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A Fort Built By Enslaved People Becomes a ‘Fortress of Freedom’

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Image courtesy of Fort Monroe

Overlooking the Chesapeake Bay at the southern tip of Hampton, Fort Monroe is a site whose history is uniquely intertwined with the history of slavery and freedom in the United States.

It was on this site, then-known as Point Comfort, that enslaved Africans first arrived in British colonial Virginia in 1619 - 200 years before the fort was built.

Tesha Vincent, the visitor engagement manager with the Education and Interpretation Team at Fort Monroe, reviewed the five-century history of the site recently during a virtual presentation of Virginia Treasures sponsored by AARP Virginia. The title of her presentation was “Leased for Freedom: Constructing Unknown Hope.” 

The Africans who arrived in 1619 where from present-day Angola, brought to Virginia on British privateers. Once they arrived, “laws were passed to limit the Africans’ access to freedom. These were swift in passing and they took place between 1640 and 1705 to solidify indentured servitude to chattel slavery,” Vincent said.

Fort Monroe, named in honor of President James Monroe of Virginia, was a response to the War of 1812, during which British troops sailed up the James River - past Hampton and burning Richmond.  Although smaller forts had existed there, the government decided that a major fort was needed on the site then known as Old Point Comfort. Construction began in 1819.

Records kept by the federal government during the fort’s construction show that slave owners were allowed to lease enslaved people - some as young as 4 years old - to do the work. The demanding construction included making 10 million bricks by hand, hoisting the bricks, and harvesting the granite used on the walls.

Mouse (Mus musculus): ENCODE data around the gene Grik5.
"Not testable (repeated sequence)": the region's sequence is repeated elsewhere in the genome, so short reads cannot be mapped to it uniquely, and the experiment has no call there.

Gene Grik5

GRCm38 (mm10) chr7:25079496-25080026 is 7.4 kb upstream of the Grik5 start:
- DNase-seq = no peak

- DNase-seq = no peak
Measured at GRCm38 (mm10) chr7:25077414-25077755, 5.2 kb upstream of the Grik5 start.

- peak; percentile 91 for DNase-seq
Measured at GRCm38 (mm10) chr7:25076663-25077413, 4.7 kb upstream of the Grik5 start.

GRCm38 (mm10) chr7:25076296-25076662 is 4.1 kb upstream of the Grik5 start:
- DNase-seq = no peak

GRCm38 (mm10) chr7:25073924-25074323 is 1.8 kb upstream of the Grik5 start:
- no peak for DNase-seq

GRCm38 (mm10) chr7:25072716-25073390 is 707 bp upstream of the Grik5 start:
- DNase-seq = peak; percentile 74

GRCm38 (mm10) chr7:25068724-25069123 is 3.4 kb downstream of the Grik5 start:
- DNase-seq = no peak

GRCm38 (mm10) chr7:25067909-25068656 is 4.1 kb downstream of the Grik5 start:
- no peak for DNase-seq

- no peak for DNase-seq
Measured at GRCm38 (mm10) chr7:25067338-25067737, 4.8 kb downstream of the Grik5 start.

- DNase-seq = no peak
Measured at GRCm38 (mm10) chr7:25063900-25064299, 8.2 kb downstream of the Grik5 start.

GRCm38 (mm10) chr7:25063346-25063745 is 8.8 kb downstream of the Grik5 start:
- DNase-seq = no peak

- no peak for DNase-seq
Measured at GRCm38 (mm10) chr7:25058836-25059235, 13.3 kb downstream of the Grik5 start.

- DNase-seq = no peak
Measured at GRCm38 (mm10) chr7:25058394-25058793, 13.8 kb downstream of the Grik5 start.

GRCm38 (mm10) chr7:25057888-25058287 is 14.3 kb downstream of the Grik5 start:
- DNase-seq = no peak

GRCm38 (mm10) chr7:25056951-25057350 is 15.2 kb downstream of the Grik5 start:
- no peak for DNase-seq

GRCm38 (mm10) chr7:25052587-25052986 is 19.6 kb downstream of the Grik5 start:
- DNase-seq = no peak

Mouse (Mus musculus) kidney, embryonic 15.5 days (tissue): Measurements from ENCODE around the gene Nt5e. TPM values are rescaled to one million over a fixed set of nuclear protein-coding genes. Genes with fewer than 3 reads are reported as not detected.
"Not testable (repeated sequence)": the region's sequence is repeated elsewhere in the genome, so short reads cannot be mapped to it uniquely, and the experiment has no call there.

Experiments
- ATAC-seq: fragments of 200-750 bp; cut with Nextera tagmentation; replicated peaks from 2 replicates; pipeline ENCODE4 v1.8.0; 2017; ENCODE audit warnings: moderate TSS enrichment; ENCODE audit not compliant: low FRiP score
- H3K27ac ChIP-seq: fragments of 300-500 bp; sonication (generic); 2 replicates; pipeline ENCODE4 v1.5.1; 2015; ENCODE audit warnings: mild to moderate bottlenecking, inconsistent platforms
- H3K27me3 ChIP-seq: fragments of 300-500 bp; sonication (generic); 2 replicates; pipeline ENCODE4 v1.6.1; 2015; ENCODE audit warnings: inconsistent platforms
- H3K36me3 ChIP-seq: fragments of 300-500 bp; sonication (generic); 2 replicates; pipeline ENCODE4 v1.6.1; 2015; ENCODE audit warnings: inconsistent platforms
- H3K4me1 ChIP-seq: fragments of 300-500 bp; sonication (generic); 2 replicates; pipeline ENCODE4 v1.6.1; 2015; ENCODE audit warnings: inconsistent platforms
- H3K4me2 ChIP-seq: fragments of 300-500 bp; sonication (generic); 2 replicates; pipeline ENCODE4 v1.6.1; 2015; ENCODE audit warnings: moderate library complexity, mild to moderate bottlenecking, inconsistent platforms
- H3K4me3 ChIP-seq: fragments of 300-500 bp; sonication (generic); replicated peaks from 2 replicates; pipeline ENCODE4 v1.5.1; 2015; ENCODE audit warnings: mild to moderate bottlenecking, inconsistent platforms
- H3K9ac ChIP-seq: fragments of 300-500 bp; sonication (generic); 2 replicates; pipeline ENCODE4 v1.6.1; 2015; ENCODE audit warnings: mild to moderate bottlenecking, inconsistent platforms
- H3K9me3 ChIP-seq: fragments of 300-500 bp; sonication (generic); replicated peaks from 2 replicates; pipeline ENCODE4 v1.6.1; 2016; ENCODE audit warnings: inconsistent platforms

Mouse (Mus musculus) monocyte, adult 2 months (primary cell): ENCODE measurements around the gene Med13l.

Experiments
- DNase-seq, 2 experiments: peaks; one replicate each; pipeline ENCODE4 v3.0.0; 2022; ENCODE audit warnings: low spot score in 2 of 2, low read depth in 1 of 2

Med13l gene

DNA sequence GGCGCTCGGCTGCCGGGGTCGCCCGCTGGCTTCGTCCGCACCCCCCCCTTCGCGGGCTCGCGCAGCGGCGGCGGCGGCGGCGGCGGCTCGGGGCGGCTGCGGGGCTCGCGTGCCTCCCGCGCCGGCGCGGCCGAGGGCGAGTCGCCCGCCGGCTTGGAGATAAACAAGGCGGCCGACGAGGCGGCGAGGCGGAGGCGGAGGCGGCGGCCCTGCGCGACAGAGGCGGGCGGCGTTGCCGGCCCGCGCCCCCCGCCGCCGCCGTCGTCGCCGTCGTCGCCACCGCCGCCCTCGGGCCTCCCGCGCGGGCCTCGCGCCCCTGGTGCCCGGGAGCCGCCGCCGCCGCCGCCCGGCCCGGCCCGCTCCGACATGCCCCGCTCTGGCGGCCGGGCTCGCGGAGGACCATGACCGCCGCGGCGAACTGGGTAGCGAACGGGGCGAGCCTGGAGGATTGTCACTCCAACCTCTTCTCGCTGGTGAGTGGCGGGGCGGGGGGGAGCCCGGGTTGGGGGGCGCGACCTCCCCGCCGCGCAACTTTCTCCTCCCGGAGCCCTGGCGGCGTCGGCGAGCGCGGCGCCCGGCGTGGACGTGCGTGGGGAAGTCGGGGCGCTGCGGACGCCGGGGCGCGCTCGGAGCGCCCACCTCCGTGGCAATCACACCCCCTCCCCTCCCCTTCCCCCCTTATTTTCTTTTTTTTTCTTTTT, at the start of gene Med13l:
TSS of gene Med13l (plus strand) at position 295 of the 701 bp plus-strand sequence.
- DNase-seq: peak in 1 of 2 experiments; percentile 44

Vincent said the records are undergoing continual study to uncover the story of enslaved people in the Hampton Roads area. This study will add to the understanding of slavery in America.

The enslaved people working on Fort Monroe had no idea that “they were constructing a refuge of hope for other enslaved individuals,” Vincent said. That would occur during the Civil War.

On May 23, 1861, Virginia joined the confederacy with Richmond as the capital. On that day or the next, the records are imprecise, three enslaved people - Frank Baker, Sheppard Mallory and James Townsend - saw an opportunity for freedom.

The three men ran to the front gate of Fort Monroe, where they were taken and held for a trial. Major Gen. Benjamin Butler, an attorney who Vincent said aspired to become president of the United States, oversaw the trial.

Representatives for the owner of the men appealed to Butler, asking that the men be returned under the Fugitive Slave Act. But Butler told the representatives that because Virginia had seceded from the Union, the state was considered a foreign country, and federal law did not apply in that country.

Butler declared the three men to be contraband of war. This became the contraband decision, which meant that the individuals were considered contraband of war (captured from the enemy) and, therefore, free.

As a result of that decision, more than 10,000 enslaved people - men, women and children - were inspired to come to the fort. Vincent noted that some of those who fled to the fort might have been involved in its construction, which was finished by 1834, adding that Fort Monroe, built on the site where Africans were first enslaved in British colonial America and intended as a fortress from outside enemies, had become “a fortress of hope and freedom.”

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